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Response to RFK

            In our class we have recently had the privilege to listen to Robert F. Kennedy's speech in Indianapolis, Indiana, announcing to the heavily African-American crowd that Martin Luther King Jr. was assassinated. We were also so privileged to view some of the images recorded on April 4th, 1968. This combination of sound and image was very powerful and truly captured the essence, the sincerity, the true feeling of those moments in time.
             Robert F. Kennedy was also a very learned man, and his ability to express himself through words shown through during his announcement to the masses. His word choice, diction, and fluidity of speech were beautiful and helped capture his sincere feelings and express them towards the large crowd who was being blindsided with this publication of news.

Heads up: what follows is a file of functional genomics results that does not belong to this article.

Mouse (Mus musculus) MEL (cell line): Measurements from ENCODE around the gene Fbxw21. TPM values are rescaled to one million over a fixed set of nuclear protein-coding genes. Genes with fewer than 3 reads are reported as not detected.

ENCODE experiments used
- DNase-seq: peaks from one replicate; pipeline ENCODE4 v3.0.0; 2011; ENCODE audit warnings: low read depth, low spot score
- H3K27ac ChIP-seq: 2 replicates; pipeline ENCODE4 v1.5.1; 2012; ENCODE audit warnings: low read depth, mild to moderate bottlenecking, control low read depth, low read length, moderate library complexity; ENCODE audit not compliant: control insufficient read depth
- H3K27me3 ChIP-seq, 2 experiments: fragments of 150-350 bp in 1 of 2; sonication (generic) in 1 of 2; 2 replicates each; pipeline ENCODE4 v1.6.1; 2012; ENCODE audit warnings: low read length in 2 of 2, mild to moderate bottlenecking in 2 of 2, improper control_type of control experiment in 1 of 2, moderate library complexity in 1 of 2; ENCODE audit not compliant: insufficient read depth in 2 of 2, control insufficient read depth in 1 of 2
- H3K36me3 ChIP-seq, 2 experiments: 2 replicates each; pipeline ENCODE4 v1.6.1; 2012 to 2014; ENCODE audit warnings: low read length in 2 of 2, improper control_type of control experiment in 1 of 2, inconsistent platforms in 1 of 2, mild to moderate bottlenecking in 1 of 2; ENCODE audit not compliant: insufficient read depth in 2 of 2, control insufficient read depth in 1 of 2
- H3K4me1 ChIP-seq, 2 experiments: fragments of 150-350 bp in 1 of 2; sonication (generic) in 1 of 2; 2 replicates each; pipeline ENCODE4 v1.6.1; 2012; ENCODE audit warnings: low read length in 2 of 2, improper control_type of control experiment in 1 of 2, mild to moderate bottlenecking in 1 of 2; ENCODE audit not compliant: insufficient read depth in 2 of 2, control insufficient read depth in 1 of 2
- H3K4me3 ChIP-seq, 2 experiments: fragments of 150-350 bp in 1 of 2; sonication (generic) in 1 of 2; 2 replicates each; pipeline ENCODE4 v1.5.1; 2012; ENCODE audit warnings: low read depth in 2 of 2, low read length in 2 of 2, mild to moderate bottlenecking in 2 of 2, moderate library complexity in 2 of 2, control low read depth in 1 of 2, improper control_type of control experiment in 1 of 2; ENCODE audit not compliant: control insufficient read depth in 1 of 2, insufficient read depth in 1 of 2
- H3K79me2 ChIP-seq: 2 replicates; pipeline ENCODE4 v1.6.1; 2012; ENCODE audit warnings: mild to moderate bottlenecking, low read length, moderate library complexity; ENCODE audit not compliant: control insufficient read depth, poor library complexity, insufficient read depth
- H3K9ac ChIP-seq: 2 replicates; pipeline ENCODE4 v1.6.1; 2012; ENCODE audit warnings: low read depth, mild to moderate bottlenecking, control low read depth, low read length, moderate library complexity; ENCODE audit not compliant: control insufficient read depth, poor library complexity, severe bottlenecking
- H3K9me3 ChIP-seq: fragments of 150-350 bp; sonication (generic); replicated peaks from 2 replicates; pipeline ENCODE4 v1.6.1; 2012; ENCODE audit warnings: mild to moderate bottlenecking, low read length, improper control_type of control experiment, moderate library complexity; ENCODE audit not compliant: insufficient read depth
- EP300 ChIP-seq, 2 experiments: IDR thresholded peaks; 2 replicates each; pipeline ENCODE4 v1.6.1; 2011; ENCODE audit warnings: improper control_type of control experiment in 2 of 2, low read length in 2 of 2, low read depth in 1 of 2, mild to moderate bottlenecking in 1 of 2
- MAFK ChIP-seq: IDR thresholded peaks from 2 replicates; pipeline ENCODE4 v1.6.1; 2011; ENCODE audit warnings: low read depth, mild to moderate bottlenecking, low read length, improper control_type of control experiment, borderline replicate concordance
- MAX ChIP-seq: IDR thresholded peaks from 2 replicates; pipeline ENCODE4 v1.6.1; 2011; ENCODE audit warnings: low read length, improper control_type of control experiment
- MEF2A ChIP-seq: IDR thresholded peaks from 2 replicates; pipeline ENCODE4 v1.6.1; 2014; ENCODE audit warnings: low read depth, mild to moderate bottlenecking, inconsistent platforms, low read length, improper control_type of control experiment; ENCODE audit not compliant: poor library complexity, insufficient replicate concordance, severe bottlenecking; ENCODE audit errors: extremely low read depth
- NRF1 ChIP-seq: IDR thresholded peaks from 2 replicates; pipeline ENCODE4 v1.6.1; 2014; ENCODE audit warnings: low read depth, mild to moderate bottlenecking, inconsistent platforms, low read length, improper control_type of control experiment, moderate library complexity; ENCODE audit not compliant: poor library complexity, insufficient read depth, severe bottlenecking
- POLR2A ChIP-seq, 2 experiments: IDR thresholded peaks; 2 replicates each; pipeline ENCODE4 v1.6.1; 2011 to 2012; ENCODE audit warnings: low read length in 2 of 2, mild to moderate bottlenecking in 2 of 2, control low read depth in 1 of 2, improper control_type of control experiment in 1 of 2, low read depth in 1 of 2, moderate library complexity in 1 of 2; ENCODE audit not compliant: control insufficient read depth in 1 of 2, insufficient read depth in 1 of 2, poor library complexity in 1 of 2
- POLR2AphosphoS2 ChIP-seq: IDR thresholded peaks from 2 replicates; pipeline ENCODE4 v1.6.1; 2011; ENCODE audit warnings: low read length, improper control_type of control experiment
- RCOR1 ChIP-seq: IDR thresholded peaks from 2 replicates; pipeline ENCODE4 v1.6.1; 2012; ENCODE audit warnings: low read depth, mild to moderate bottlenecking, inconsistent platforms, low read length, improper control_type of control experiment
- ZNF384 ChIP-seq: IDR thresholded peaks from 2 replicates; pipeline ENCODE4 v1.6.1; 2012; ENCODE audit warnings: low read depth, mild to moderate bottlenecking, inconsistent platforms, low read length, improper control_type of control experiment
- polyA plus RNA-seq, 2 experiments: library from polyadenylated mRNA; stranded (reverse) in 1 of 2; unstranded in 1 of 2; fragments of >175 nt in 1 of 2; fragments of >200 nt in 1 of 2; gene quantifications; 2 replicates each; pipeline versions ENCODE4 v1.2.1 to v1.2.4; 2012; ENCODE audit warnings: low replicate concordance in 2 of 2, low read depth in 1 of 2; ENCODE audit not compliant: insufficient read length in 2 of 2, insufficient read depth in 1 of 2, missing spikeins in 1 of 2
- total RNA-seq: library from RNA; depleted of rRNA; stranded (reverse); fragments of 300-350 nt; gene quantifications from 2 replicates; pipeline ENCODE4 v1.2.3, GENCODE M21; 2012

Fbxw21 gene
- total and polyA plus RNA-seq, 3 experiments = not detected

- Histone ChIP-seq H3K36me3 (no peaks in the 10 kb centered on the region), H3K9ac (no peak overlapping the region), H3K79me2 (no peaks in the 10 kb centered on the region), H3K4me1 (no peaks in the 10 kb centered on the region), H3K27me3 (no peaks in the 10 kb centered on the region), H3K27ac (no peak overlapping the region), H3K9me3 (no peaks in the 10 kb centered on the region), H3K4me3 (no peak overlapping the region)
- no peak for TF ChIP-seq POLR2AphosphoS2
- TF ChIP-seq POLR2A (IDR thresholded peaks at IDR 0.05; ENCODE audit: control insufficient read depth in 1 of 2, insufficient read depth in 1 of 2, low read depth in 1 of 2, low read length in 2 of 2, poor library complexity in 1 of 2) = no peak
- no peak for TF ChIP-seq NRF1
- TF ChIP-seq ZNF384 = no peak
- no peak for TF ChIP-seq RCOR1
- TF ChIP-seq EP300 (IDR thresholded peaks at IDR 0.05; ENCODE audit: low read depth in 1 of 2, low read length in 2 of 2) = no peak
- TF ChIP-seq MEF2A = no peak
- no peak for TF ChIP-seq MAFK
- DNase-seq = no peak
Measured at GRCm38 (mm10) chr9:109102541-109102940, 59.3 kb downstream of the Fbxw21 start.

His immediate statement was informing the crowd about the assassination of the great man who wanted equality, and when the crowds responded with screams of utter disbelief, he calmed them. A white man from an upscale family managed to comfort and calm this large gathering of mainly African-American people.
             He did this by speaking and connecting with them. Immediately after the crowd responded with near pandemonium, he said, "Martin Luther King dedicated his life to love and to justice for his fellow human beings, and he died because of that effort." This helped a lot because it brought many to the quick realization that Martin Luther King Jr. did not die in vain, but in fighting for a cause that was valuable to all of them.
             His next statement was, "In this difficult day, in this difficult time for the United States, it is perhaps well to ask what kind of a nation we are and what direction we want to move in. For those of you who are black -- considering the evidence their evidently is that there were white people who were responsible -- you can be filled with bitterness, with hatred, and a desire for revenge.

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